89. “Outta Space” (A Different Kind of Truth): Tapping back into the weirdo sci-fi vibe of “Atomic Punk” 35 years after the original is definitely a choice. This song would’ve killed in 1977.

88. “Not Enough” (Balance): An attempt to get all solemn and shit — you can tell because it’s acoustic piano with an orchestral backing — this one is just too little, too late. Releasing this in 1995 would be like releasing a sitcom with a canned laugh track today.

87. “Pleasure Dome” (For Unlawful Carnal Knowledge): Legend has it that Samuel Taylor Coleridge was in the middle of writing the poem “Kubla Khan” when a bill collector hassled him so much that he lost the thread. On the plus side, what survived of the poem inspired an entire genre of progressive rock, and also this weird little skipping ditty. High point: Alex riding the cymbals in the pre-chorus.

86. “Honeybabysweetiedoll” (A Different Kind of Truth): I assume part of the negotiations for getting Dave back on the last VH album involved giving him a song like this, where he could just babble out whatever the hell was running through his mind at every given second over a driving beat. Best part of the song: the dog barking perfectly on beat at the 3:18 mark.

85. “Dirty Movies” (Fair Warning): The descending guitar crescendo falls apart at the start of this song, and it’s a metaphor for what’s to come next – brilliant ideas that never quite stick the landing. For those of you keeping track, this is one of those women-own-your-ass songs, in this case an actress in a porno, painted here as the seediest possible outcome for little “baby.”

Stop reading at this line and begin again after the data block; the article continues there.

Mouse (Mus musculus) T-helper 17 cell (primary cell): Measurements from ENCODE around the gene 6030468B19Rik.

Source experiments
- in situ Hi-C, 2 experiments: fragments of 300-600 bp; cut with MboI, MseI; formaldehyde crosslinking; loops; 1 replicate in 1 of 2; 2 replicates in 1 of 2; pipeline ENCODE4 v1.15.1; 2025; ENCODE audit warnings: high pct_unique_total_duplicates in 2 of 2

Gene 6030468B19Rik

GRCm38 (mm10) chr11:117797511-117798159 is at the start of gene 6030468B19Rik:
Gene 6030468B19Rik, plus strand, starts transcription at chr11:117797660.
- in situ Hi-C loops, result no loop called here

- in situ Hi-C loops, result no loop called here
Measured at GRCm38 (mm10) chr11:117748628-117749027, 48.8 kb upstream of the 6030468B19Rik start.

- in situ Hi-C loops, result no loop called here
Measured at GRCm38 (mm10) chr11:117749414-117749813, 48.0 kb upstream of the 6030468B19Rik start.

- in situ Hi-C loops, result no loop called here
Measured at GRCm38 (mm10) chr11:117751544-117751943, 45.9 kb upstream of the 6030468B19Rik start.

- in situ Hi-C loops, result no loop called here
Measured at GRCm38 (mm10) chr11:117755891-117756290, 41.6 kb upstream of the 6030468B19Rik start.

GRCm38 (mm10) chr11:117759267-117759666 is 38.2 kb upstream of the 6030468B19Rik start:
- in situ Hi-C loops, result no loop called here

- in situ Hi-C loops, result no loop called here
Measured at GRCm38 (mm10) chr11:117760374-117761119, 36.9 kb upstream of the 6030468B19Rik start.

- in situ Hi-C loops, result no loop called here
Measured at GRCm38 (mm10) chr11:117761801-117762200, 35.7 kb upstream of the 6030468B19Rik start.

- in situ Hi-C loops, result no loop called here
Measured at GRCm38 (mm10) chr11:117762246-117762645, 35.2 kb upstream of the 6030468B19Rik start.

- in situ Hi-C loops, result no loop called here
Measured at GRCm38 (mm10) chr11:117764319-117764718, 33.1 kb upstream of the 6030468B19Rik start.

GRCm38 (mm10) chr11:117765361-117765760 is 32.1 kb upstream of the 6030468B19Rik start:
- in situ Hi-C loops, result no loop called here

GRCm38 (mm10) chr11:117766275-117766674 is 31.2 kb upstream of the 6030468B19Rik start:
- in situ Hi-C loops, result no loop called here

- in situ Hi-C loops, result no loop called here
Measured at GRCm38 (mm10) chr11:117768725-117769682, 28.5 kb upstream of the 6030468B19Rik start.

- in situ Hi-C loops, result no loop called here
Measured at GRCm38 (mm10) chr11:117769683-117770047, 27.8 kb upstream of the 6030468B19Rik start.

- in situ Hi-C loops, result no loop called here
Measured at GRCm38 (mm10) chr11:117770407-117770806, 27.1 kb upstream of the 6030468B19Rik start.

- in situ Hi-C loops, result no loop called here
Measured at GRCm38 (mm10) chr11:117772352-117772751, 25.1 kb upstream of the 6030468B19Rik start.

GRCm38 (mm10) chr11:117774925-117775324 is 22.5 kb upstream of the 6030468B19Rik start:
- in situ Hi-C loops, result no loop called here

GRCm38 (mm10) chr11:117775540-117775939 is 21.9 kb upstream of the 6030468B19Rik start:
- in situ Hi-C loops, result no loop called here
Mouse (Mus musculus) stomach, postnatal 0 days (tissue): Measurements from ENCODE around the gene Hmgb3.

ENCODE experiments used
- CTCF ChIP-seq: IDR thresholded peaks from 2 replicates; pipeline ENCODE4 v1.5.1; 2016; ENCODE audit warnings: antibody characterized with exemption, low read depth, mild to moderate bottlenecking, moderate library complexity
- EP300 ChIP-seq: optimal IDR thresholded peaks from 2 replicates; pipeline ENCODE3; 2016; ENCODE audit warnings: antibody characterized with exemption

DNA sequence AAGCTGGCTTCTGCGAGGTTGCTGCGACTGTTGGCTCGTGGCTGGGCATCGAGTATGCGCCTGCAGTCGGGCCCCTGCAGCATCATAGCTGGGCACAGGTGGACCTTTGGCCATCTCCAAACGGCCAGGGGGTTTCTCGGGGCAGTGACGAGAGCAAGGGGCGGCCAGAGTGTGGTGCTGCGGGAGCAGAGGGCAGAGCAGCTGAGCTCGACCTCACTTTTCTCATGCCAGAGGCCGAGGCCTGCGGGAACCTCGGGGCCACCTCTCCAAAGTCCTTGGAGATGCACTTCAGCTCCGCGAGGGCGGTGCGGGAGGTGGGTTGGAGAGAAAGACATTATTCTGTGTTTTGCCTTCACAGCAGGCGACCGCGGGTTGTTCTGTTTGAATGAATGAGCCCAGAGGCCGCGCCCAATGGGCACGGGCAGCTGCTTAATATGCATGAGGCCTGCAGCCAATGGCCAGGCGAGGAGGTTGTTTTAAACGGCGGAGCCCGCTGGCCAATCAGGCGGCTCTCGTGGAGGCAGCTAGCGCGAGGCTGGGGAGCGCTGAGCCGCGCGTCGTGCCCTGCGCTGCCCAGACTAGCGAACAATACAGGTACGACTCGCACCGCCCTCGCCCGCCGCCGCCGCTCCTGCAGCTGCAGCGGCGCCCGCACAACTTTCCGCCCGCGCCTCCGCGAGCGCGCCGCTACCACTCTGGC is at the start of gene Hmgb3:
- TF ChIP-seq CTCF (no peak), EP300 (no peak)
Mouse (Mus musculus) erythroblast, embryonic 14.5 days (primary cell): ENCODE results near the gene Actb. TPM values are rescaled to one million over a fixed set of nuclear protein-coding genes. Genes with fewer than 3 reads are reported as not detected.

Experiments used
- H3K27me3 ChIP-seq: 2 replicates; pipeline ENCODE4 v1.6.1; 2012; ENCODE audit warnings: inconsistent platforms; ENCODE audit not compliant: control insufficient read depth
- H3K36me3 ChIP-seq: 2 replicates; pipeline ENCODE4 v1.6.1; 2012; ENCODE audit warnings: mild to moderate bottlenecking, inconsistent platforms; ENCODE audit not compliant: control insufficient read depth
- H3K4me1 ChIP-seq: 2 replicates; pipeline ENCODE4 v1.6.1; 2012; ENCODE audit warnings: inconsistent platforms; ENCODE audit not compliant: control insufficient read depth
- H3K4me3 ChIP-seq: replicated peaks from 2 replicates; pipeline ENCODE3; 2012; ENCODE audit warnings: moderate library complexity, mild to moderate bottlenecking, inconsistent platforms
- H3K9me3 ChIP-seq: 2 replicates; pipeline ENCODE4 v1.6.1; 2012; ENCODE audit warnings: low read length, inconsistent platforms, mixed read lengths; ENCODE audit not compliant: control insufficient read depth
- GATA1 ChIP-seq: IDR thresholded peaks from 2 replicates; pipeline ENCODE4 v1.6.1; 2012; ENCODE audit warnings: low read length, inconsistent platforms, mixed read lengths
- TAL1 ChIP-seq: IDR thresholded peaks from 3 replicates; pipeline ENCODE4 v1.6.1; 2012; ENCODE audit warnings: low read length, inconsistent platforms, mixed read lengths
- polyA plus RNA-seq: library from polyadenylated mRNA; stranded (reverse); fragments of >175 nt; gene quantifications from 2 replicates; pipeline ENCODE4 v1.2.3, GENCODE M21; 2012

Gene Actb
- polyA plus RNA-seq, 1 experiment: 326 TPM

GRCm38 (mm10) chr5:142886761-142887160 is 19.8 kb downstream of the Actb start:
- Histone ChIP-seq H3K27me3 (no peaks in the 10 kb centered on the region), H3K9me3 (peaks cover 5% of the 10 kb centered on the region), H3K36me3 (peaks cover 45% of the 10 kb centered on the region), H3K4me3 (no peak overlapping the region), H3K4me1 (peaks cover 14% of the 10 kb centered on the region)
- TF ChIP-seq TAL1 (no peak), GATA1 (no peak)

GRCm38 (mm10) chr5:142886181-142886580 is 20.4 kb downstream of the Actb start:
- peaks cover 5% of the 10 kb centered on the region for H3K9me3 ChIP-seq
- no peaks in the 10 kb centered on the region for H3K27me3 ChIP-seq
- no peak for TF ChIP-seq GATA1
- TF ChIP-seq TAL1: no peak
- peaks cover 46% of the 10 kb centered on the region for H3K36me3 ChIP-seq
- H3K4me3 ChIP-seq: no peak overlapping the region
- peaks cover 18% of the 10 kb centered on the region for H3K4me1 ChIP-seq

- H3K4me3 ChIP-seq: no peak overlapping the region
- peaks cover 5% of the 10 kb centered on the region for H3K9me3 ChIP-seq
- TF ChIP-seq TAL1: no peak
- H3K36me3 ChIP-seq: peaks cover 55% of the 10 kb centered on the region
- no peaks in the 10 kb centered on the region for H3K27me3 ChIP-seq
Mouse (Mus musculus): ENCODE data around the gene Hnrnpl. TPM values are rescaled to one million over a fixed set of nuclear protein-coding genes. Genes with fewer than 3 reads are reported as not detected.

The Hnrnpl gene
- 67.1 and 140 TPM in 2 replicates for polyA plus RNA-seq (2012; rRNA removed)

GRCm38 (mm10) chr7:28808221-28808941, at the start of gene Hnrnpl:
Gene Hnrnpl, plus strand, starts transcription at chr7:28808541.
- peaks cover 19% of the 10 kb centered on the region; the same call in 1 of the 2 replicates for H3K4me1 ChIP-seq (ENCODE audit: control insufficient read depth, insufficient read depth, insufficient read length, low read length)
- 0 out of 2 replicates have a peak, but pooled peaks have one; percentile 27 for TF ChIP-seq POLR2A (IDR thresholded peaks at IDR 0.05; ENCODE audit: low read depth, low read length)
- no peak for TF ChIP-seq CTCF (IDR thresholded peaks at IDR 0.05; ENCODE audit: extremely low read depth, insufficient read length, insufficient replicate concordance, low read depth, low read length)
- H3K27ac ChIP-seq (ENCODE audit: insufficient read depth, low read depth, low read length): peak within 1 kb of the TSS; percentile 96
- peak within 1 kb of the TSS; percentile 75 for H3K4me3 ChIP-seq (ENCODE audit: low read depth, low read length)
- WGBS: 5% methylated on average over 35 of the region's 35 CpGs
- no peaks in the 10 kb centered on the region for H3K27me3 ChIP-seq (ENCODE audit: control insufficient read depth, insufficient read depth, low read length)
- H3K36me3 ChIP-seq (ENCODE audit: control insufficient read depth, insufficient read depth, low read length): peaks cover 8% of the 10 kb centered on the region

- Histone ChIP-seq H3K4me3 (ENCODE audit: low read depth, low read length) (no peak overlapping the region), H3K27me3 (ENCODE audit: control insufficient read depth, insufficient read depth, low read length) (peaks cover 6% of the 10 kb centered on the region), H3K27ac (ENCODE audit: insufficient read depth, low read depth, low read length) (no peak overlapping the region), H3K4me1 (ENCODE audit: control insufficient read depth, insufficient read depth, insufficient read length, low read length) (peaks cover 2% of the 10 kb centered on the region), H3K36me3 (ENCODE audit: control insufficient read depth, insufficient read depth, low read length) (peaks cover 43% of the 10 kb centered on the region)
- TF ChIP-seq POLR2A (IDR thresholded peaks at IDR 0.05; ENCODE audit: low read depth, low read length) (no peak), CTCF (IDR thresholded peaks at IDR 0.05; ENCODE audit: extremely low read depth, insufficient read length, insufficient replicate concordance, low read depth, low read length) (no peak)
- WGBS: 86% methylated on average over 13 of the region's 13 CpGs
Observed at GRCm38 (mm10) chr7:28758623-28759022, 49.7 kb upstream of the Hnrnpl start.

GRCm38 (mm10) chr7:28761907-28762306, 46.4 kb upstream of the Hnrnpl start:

84. “You and Your Blues” (A Different Kind of Truth): Dave references classic songs (“Red House,” “Midnight Train to Georgia,” “Communication Breakdown,” “19th Nervous Breakdown,” et cetera) in the lyrics before launching into a chorus that’s really, REALLY outside his present-day range. This one’s pretty good, though! It’s a clue to the musical direction the band could have gone had not, well, everything happened.

83. “A Apolitical Blues” (OU812): This is a strange little tune to wrap up one of the most slickly-produced albums of Van Halen’s career, a non-protest protest 12-bar blues tune first recorded by Little Feat. The title’s appropriate enough; you’d be hard-pressed to find a less political band than Van Halen, even by the nonpolitical standards of the 80s. That aside, what I do love is the muscle that Eddie brings to the track; the original is a hanging-in-the-bar-past-closing-time jam, this one’s a Mustang burbling in first gear. I would’ve loved to see Eddie do more like this, stepping into other genres and bending them into Van Halenesque shapes. 

82. “Don’t Tell Me What Love Can Do” (Balance): Sammy has finally reined in the horndog persona here, and he’s reaching hard for profundity. He almost gets it, too. The wall of sound that covers the entire song works, at least this time around.

81. “So This Is Love” (Fair Warning): Van Halen does absolutely nothing subtly. The shuffle beat here stomps with all the delicate grace of an earthmover. The Eddie solo that slides in like a kid late for curfew at 1:28 is pretty sweet, but overall this is another tap-the-steering-wheel-and-forget-it-90-seconds-later tune from the boys. 

80. “Bullethead” (A Different Kind of Truth): The best thing about ADKOT was the way Wolf (I’m assuming it was him) managed to wrangle every bit of old-school genius out of his old man. In this case, we’ve got the Van Halen that could level mountain ranges, a pummeling riff that drives right over you and keeps right on going. I think it’s about a guy losing his temper in traffic (“Yeah I’m rolling slowly, but I’m ahead of you”) but, like most Dave parables, the actual meaning doesn’t matter a bit.

[Let me know: what are YOUR top 5 Van Halen songs?]